Tara is the absolute dynamo behind the blog Mama Mgeni where she talks about all sorts of things including raising children in her adopted city of Nairobi, Kenya. What I adore about the blog is that she talks about the everyday stuff going on too including school plays, sleep issues, recipes and craft projects. It just gives me that little glimpse of a life SO far away and I love it.
I was so excited when Tara agreed to tell us a little bit more about Kenya. I think for a lot of people, it’s a bit of a dream destination and with her insider advice travellers can really take their trip to the next level.
My husband Jesse and I have always known we wanted to settle down in Kenya. We met 11 years ago, while we were working. During those early days, he told me he eventually wanted to move back home to Kenya. I told him I wanted to live abroad long-term. Luckily for us, settling down and raising our family in Nairobi fit both of our plans! We both truly love living in Nairobi, and we think it is a wonderful place to raise a family. We’ve got all the trappings of a cosmopolitan life in a big city – excellent schools, urban parks and forests, convenient shopping, cinemas, and excellent outdoor cafes and playgrounds. We love city life, but we also adore that the mountains, beaches, camping, and safaris are all an easy drive from home. We get the best of both worlds!
Most people who visit Kenya as tourists come here for two things: safari and the beach. With that in mind, most visitors won’t spend more than a night or two in Nairobi itself. If you do spend some time in Nairobi, consider your itinerary when deciding where to stay. Nairobi is infamous for its traffic, so be sure to choose accommodation close to the activities and destinations you’ve got planned in and around the city. It’s a good idea to travel with a pack n’ play or travel cot – you won’t always find them available in hotels and lodges. Here are some tried and tested hotels and B&Bs in Nairobi:
When you leave Nairobi, there are loads of amazing luxury lodges, self-catering cottages, and resorts available to choose from. If you are booking your trip with a tour company, they will most likely book all of your accommodation for you. If you’re arranging for your own trip, here are some of my favorite child-friendly, off-the-beaten path hideaways:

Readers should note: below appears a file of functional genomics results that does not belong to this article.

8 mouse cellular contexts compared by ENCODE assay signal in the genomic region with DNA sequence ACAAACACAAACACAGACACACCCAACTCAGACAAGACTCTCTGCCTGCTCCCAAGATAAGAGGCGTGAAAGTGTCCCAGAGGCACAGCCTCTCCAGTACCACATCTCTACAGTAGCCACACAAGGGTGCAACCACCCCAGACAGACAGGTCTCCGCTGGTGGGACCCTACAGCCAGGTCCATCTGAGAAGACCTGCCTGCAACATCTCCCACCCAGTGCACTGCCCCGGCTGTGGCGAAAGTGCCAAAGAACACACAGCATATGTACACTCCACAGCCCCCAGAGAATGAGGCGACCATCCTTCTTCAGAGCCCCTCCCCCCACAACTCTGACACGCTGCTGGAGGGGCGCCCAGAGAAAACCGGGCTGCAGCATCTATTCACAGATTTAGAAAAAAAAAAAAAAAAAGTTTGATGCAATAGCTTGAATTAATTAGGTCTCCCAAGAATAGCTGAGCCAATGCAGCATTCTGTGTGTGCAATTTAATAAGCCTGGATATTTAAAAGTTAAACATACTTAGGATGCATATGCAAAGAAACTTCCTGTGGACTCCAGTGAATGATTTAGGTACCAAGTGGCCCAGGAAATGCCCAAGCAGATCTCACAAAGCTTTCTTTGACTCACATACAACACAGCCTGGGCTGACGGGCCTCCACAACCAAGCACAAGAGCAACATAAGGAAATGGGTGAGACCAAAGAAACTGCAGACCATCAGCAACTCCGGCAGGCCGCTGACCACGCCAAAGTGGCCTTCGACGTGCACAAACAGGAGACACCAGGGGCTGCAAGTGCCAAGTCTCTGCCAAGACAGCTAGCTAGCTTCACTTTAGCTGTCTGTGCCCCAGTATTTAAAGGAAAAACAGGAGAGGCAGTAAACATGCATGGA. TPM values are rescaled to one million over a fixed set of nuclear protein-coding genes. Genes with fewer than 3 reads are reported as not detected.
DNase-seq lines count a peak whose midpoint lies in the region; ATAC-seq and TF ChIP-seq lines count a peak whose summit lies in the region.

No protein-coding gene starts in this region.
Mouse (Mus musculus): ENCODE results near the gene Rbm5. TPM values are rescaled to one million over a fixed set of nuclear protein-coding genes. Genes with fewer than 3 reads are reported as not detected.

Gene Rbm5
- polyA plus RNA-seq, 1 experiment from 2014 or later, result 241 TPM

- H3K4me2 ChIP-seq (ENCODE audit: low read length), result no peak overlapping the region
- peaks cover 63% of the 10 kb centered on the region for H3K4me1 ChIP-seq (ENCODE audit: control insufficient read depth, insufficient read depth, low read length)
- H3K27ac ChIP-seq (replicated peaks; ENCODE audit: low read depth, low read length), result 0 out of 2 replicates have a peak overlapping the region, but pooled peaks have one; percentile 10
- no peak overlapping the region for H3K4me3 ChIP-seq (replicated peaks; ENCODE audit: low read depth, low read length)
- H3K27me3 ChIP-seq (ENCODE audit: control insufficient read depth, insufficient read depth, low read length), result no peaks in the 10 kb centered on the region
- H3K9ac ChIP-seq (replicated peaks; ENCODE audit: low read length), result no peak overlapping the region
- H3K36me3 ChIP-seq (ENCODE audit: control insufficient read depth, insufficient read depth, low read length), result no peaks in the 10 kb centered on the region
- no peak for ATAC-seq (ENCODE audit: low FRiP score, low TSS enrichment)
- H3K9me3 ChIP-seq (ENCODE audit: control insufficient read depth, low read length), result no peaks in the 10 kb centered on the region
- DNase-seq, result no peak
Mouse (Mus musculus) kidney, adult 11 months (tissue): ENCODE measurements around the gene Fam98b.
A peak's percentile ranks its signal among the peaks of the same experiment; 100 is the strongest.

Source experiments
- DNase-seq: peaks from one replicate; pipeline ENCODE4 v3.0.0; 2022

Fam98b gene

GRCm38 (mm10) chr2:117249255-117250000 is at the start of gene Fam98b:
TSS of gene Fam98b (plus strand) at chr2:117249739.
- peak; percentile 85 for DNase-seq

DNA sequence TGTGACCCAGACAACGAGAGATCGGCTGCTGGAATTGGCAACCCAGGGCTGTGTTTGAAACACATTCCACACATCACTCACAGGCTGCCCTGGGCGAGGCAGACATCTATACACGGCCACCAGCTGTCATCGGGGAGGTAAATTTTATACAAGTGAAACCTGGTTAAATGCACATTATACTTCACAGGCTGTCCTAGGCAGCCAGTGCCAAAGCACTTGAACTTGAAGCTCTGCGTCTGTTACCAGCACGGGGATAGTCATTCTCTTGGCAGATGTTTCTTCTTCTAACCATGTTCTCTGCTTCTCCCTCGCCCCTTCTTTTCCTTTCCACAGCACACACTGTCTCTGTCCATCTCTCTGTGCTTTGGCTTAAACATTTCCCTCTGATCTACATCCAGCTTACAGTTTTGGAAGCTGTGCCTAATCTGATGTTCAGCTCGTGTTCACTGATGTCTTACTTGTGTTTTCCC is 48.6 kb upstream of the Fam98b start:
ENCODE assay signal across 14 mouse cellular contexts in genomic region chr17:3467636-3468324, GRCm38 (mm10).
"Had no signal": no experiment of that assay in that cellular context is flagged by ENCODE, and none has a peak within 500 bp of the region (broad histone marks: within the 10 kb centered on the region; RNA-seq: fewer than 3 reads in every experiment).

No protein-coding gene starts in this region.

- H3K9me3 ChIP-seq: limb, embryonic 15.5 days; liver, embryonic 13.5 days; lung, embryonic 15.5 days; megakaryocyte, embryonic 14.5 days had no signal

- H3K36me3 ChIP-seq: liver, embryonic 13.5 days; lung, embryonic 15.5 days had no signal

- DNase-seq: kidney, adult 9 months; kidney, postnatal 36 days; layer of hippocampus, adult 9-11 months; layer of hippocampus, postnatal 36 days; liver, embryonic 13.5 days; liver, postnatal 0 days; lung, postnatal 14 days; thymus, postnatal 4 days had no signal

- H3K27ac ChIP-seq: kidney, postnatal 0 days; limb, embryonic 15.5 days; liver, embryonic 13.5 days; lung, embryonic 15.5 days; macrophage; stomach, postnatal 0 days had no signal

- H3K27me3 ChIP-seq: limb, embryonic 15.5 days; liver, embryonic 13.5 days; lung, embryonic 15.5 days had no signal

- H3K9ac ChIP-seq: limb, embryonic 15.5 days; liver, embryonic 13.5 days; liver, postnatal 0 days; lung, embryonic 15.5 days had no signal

One of the things I love about Kenya is that children are welcome EVERYWHERE, which makes it easy to take your kids with you when you’re going out to eat. There are lots of restaurants that have kids’ menus, and ones that don’t will almost certainly have something your kids will love. Our favorite standby when taking our kids out to eat is sausages and fries. They are on nearly every menu, and our kids always gobble them down! Some of our favorite family-friendly restaurants in Nairobi:
When you get outside Nairobi, it can be hard to find places to eat, so make sure you bring snacks on long rides. Here are a few of our favorite eateries outside the city:
One of my favorite things about raising our family in Kenya is that our everyday life includes going on safari and appreciating the spectacular wildlife in Kenya. We have a national park right here in Nairobi, so we can go on a game drive and have a picnic in the park whenever we like! Giraffes, zebras, elephants, rhinos and lions are all typical animals for our kids, not exotic animals they can only see in zoos! If you’d like to try some other activities beyond game drives, here are some of our favorite day trips in and around Nairobi: